Peter Gabriel plays Dallas tonight for first time in more than a decade.

Peter Gabriel faces the camera

Peter Gabriel
Photo: Nadav Kander

It has been a minute since North Texas last saw Peter Gabriel onstage.

The acclaimed English singer-songwriter and producer’s last solo appearance came a dozen years ago — on June 15, 2011 at then-Verizon Theatre in Grand Prairie. It’s been nearly as long since Gabriel has mounted a solo tour of any consequence, but he’s back on the road, returning to Dallas and the American Airlines Center on Oct. 19 in support of his forthcoming studio album, i/o, his first album since 2011’s New Blood.

The evolution from prog-rock to pop stardom and beyond has been a fascinating one, and the 73-year-old Gabriel seems to grow only more experimental and adventurous as he ages.

To prepare you for Gabriel’s North Texas return, here are five songs from across his eclectic catalog.

“Solsbury Hill”

In breaking away from the grand prog-rock miasma of Genesis, Gabriel pared his sound and style way back for his 1977 self-titled debut (which is also known as either Car or Peter Gabriel I). This alternately lilting and stomping hit has scarcely aged a day over the ensuing decades; such a freshness tends to be a Gabriel hallmark.


Gabriel has long had a reputation as a passionate advocate, particularly when it comes to human rights. He fused his advocacy with his art on this still-powerful track from his third album, 1980’s Peter Gabriel (aka Melt), which protested the death of South African anti-apartheid activist Steve Biko, who was killed by police in 1977.

“Shock the Monkey”

Slowly but surely, Gabriel began finding his way back to the prog-tinged sounds he first embraced in Genesis, albeit from a distinctly different angle. Released in 1982, and rightly anticipating the rise of synthesizers in mainstream pop music, “Shock the Monkey,” from Gabriel’s fourth album (again self-titled, but aka Security), still packs a punch.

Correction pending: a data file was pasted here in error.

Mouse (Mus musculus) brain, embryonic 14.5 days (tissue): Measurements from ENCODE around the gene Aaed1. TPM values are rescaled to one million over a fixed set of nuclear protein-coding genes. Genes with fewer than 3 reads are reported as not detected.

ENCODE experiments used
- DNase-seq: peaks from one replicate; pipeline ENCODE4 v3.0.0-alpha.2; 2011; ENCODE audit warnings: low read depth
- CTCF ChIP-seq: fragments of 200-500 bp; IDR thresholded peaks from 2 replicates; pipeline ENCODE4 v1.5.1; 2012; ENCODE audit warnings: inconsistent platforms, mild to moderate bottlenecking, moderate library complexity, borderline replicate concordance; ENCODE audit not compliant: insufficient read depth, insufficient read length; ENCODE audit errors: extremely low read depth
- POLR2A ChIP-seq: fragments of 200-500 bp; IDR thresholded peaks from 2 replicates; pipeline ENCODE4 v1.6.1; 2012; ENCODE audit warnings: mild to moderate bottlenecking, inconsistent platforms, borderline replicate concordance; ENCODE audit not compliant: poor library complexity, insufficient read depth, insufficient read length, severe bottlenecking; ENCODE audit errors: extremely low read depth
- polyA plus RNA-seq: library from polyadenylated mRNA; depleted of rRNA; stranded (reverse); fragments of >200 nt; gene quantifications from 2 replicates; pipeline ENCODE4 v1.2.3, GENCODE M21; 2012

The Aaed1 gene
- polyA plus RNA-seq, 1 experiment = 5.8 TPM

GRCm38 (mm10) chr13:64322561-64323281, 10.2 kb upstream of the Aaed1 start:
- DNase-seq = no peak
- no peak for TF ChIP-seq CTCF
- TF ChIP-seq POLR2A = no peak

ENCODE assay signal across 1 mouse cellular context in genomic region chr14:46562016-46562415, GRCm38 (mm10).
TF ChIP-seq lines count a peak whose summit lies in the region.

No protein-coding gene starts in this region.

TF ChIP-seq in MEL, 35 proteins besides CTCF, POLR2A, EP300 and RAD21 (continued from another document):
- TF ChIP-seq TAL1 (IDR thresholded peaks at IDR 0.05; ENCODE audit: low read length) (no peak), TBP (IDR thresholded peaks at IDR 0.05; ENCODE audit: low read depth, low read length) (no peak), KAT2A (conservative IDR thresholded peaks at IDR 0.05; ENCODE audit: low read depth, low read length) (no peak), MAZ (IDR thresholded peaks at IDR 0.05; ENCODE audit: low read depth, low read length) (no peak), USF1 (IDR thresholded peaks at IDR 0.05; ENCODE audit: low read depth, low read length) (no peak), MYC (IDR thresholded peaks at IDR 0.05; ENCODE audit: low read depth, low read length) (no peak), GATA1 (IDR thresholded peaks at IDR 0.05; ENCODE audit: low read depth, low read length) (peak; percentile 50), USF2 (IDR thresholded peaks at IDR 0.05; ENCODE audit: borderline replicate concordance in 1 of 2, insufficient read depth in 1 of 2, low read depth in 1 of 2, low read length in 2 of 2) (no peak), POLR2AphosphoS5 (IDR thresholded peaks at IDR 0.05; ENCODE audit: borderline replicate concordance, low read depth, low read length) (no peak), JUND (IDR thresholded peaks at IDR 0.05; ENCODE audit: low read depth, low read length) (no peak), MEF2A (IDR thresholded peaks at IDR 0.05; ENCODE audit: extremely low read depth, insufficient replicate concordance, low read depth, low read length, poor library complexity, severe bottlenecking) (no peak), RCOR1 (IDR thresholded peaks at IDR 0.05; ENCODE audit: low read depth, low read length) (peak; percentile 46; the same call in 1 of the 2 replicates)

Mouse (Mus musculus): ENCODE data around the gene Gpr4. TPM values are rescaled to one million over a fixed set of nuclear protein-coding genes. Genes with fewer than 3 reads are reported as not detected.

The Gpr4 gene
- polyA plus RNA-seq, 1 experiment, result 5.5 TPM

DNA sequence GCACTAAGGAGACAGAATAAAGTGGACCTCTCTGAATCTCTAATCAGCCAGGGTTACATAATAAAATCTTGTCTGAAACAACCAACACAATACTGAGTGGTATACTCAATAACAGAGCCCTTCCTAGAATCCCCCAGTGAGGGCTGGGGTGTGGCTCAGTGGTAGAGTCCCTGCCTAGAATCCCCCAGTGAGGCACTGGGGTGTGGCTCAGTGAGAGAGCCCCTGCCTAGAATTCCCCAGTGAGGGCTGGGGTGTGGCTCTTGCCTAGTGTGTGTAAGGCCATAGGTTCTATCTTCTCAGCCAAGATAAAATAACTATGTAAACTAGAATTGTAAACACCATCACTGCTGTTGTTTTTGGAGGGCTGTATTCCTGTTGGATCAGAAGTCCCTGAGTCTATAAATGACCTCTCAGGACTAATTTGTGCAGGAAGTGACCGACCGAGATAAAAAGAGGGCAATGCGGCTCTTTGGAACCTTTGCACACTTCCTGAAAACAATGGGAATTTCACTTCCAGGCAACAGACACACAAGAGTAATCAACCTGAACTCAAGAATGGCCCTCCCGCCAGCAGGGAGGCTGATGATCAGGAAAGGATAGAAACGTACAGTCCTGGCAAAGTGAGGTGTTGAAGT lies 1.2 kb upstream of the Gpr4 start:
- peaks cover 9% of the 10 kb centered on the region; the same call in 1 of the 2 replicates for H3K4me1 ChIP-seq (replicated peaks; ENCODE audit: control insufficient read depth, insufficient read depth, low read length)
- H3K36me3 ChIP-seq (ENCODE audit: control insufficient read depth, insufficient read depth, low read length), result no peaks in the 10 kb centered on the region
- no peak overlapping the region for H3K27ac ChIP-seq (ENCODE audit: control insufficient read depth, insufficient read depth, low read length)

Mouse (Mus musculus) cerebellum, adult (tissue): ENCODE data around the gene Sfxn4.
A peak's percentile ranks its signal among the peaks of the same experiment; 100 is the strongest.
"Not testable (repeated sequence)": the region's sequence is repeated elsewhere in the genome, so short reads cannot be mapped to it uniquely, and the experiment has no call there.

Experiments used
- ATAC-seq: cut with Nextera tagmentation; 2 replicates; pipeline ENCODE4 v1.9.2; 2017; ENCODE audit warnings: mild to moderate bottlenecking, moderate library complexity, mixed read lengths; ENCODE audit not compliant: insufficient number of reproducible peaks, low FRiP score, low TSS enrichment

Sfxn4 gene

“In Your Eyes”

Superstardom arrived with Gabriel’s fifth album, 1986’s So, which featured a slew of hits, not least of which was this gorgeously rendered, richly atmospheric ballad. Working with producer Daniel Lanois, Gabriel struck an ideal balance between his more esoteric tendencies and heavy radio rotation gold.


Far from calling it a day, Gabriel has continued to push his music in bold new directions, even as he also reaches back to the minimalist, severe moods of his earliest solo works. “Panopticom,” from his yet-to-be-released 10th studio album, i/o, mashes together gripping melodies, acoustic rock, and electronic flourishes.

Peter Gabriel at American Airlines Center, Dallas. 8 p.m. Oct. 19. Tickets are $56.50-$281.50.

Preston Jones is a North Texas freelance writer and regular contributor to KXT. Email him at [email protected] or find him on X (@prestonjones). Our work is made possible by our generous, music-loving members. If you like how we lift up local music, consider becoming a KXT sustaining member right here.